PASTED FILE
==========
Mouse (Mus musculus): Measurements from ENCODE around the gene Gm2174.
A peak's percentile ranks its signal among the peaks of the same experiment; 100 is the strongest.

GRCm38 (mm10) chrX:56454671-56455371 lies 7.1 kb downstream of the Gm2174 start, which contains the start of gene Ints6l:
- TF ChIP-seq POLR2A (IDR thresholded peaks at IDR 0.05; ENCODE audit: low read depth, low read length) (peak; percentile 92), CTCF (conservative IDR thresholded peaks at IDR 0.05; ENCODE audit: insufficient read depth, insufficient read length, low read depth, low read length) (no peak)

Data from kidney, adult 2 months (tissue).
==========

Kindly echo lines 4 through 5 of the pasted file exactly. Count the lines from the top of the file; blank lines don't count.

- TF ChIP-seq POLR2A (IDR thresholded peaks at IDR 0.05; ENCODE audit: low read depth, low read length) (peak; percentile 92), CTCF (conservative IDR thresholded peaks at IDR 0.05; ENCODE audit: insufficient read depth, insufficient read length, low read depth, low read length) (no peak)

Data from kidney, adult 2 months (tissue).